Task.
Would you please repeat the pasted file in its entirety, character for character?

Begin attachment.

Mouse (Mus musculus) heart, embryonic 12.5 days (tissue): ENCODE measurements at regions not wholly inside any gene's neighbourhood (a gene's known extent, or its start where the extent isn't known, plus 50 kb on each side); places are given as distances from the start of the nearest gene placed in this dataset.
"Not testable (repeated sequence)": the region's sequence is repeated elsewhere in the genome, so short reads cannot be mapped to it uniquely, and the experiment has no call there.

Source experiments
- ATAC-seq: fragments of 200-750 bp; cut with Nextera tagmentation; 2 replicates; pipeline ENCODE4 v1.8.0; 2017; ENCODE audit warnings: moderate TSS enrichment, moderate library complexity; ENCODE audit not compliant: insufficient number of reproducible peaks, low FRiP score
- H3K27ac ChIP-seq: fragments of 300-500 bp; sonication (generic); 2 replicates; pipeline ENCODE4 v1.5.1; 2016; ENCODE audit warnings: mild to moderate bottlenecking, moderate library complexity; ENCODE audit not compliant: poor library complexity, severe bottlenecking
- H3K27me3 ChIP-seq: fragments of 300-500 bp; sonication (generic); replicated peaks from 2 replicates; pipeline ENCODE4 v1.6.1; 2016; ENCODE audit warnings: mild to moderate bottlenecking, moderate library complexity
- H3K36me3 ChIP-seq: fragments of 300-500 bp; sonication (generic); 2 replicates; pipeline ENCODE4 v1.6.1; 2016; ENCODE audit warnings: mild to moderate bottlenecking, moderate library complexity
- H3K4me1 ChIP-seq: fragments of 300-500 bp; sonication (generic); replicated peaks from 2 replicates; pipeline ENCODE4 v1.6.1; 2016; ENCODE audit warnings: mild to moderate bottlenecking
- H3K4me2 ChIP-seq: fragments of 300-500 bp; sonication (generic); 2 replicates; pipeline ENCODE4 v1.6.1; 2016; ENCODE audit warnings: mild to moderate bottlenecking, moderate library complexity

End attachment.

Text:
Mouse (Mus musculus) heart, embryonic 12.5 days (tissue): ENCODE measurements at regions not wholly inside any gene's neighbourhood (a gene's known extent, or its start where the extent isn't known, plus 50 kb on each side); places are given as distances from the start of the nearest gene placed in this dataset.
"Not testable (repeated sequence)": the region's sequence is repeated elsewhere in the genome, so short reads cannot be mapped to it uniquely, and the experiment has no call there.

Source experiments
- ATAC-seq: fragments of 200-750 bp; cut with Nextera tagmentation; 2 replicates; pipeline ENCODE4 v1.8.0; 2017; ENCODE audit warnings: moderate TSS enrichment, moderate library complexity; ENCODE audit not compliant: insufficient number of reproducible peaks, low FRiP score
- H3K27ac ChIP-seq: fragments of 300-500 bp; sonication (generic); 2 replicates; pipeline ENCODE4 v1.5.1; 2016; ENCODE audit warnings: mild to moderate bottlenecking, moderate library complexity; ENCODE audit not compliant: poor library complexity, severe bottlenecking
- H3K27me3 ChIP-seq: fragments of 300-500 bp; sonication (generic); replicated peaks from 2 replicates; pipeline ENCODE4 v1.6.1; 2016; ENCODE audit warnings: mild to moderate bottlenecking, moderate library complexity
- H3K36me3 ChIP-seq: fragments of 300-500 bp; sonication (generic); 2 replicates; pipeline ENCODE4 v1.6.1; 2016; ENCODE audit warnings: mild to moderate bottlenecking, moderate library complexity
- H3K4me1 ChIP-seq: fragments of 300-500 bp; sonication (generic); replicated peaks from 2 replicates; pipeline ENCODE4 v1.6.1; 2016; ENCODE audit warnings: mild to moderate bottlenecking
- H3K4me2 ChIP-seq: fragments of 300-500 bp; sonication (generic); 2 replicates; pipeline ENCODE4 v1.6.1; 2016; ENCODE audit warnings: mild to moderate bottlenecking, moderate library complexity